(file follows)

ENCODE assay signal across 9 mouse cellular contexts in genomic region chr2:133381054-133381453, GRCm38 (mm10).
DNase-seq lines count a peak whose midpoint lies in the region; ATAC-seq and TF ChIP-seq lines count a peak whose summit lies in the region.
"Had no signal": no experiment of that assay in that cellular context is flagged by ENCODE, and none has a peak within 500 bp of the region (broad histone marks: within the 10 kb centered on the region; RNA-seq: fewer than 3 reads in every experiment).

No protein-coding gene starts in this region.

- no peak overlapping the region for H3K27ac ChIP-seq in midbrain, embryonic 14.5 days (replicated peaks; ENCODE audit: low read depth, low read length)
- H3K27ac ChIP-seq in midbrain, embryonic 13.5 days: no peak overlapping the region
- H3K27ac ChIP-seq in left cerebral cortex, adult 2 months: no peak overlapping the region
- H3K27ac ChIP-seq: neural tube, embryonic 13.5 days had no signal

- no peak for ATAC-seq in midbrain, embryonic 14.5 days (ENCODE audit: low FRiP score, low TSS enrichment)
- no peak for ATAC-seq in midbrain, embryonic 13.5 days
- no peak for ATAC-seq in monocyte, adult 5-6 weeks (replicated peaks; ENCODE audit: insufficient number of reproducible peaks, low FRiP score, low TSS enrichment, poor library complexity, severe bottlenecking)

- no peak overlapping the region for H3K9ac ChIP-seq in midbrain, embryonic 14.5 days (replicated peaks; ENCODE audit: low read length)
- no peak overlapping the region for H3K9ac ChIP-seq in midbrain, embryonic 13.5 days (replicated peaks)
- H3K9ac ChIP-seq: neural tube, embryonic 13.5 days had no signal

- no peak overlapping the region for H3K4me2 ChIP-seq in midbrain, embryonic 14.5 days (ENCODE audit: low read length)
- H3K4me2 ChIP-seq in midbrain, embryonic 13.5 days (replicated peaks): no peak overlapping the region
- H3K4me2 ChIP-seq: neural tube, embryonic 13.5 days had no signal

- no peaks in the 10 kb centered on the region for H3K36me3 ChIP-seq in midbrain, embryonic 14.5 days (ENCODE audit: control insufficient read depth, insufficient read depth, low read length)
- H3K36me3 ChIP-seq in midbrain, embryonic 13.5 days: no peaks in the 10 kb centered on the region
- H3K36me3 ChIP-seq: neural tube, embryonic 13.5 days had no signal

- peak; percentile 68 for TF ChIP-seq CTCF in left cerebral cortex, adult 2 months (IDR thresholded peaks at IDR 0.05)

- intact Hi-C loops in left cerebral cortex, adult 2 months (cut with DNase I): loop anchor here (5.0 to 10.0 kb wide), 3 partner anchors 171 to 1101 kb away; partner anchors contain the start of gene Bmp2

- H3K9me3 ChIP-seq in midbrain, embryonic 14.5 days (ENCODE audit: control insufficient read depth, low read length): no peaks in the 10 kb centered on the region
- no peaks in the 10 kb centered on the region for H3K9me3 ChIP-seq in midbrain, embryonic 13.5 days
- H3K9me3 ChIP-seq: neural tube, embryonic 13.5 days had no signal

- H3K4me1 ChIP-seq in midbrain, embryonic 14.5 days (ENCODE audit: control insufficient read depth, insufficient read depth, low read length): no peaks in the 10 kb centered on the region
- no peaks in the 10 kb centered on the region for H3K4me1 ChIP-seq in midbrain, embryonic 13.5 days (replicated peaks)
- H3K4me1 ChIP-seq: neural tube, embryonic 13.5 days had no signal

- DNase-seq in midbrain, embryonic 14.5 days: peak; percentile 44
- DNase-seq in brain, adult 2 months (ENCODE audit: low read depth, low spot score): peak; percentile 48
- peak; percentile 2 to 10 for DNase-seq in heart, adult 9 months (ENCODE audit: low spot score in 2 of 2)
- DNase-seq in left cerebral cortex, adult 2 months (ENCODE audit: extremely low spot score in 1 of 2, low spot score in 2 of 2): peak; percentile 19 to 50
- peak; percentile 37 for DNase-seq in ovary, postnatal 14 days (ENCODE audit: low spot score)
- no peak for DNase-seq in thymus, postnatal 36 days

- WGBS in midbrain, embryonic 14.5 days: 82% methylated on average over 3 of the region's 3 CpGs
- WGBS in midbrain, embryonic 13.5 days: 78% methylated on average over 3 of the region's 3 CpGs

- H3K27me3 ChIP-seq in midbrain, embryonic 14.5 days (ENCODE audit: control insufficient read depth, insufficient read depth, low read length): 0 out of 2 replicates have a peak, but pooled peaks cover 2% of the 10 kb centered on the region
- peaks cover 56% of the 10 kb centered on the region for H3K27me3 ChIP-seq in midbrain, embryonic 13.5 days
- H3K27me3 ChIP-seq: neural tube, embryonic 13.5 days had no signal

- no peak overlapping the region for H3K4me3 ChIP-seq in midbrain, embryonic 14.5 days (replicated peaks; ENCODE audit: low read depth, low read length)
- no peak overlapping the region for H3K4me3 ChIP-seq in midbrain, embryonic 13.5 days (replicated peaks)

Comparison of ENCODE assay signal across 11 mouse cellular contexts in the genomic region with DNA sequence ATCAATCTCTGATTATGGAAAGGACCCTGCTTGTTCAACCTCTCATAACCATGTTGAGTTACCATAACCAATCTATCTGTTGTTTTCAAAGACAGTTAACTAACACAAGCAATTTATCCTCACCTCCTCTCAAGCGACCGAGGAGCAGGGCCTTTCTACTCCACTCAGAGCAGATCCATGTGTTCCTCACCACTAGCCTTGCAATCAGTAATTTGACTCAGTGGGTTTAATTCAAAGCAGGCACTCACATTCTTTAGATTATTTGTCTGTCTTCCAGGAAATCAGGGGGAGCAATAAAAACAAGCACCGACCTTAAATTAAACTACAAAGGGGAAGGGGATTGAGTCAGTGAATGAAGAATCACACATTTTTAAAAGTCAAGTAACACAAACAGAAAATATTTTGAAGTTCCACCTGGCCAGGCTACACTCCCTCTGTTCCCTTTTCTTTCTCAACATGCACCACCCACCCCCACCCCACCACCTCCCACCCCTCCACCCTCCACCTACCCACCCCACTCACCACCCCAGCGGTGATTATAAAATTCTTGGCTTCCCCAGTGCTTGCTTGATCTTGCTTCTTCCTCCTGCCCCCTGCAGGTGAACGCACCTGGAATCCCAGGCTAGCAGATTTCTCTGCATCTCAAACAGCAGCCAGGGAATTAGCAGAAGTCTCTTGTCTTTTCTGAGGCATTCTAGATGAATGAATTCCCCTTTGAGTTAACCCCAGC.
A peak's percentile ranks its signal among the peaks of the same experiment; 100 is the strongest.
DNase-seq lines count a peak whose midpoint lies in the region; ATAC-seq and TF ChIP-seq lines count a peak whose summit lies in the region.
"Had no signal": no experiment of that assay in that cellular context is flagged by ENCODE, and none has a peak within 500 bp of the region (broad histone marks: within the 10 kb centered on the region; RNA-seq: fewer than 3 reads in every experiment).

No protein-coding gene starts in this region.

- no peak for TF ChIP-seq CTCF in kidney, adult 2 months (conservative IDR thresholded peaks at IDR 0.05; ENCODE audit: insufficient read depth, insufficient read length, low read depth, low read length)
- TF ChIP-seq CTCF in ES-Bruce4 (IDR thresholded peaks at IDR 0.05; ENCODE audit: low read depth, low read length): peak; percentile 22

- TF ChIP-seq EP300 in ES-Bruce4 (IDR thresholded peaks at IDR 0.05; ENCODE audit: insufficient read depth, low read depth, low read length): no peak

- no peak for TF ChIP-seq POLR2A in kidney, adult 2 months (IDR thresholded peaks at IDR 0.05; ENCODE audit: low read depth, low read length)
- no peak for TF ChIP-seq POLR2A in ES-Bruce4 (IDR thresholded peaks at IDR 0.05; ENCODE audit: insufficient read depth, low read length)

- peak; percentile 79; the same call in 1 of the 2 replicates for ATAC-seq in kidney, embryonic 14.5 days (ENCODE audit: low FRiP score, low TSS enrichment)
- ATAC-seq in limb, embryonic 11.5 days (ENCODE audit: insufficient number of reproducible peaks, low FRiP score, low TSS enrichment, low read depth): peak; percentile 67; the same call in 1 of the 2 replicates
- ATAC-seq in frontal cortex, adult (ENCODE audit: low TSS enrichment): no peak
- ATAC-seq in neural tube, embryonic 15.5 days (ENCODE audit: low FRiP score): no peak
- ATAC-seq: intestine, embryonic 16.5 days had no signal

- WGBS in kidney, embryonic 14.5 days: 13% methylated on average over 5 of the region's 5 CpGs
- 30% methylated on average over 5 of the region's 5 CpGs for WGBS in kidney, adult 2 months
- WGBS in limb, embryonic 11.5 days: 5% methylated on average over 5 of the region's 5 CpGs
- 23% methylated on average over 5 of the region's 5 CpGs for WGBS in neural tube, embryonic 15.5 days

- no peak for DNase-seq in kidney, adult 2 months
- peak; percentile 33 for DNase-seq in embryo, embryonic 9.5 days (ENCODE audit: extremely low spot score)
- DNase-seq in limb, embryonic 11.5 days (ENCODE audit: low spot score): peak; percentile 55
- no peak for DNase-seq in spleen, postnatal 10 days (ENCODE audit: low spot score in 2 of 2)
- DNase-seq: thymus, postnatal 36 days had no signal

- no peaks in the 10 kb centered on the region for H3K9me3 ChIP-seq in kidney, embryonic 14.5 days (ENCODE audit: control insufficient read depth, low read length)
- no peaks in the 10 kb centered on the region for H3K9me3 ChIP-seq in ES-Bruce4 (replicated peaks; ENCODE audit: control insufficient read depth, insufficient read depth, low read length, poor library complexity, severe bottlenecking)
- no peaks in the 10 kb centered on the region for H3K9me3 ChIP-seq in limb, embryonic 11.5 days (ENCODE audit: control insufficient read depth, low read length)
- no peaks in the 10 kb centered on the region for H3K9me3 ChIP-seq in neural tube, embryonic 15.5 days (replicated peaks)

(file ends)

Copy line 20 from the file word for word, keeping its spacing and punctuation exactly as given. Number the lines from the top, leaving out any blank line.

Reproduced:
- H3K36me3 ChIP-seq: neural tube, embryonic 13.5 days had no signal